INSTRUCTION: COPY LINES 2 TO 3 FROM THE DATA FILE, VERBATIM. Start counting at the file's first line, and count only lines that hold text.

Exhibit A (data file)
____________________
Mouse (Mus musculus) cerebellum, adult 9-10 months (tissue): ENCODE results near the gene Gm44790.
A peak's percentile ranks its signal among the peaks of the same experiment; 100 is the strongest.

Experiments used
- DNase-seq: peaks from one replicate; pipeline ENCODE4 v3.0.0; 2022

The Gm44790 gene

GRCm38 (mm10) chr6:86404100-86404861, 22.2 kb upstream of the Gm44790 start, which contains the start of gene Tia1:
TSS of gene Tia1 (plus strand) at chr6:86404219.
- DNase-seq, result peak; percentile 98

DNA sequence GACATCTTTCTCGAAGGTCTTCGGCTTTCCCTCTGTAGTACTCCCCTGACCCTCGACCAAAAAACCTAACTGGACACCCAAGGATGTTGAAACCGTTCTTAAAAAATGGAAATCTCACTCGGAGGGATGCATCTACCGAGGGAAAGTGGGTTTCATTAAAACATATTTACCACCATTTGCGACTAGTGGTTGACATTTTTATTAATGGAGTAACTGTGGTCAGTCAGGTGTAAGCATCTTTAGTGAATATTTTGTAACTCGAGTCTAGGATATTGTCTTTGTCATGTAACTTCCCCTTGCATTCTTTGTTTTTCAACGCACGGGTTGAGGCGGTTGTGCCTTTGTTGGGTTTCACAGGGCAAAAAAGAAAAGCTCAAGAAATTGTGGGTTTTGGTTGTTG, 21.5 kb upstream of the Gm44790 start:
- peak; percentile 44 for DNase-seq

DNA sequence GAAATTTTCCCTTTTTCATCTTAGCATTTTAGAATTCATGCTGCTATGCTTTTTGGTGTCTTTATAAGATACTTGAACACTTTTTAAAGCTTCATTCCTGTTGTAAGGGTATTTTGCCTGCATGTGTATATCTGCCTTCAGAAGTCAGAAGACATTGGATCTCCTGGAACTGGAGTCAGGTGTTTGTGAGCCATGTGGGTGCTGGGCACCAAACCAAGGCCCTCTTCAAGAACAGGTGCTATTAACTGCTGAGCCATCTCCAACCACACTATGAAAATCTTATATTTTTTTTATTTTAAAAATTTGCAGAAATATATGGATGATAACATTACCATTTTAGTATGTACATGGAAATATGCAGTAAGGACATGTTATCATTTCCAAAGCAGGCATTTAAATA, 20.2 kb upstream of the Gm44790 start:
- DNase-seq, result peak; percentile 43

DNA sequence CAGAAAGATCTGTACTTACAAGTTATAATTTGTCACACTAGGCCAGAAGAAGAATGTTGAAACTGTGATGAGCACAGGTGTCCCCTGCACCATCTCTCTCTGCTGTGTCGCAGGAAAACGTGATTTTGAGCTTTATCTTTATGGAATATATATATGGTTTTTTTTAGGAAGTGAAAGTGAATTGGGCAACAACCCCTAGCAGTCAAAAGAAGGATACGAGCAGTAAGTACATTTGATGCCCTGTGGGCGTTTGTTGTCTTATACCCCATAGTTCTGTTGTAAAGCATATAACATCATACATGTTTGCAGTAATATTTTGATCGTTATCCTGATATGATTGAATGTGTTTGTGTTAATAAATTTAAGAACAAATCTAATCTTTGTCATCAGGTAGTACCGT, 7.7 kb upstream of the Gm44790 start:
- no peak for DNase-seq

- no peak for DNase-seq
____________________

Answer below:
A peak's percentile ranks its signal among the peaks of the same experiment; 100 is the strongest.

Experiments used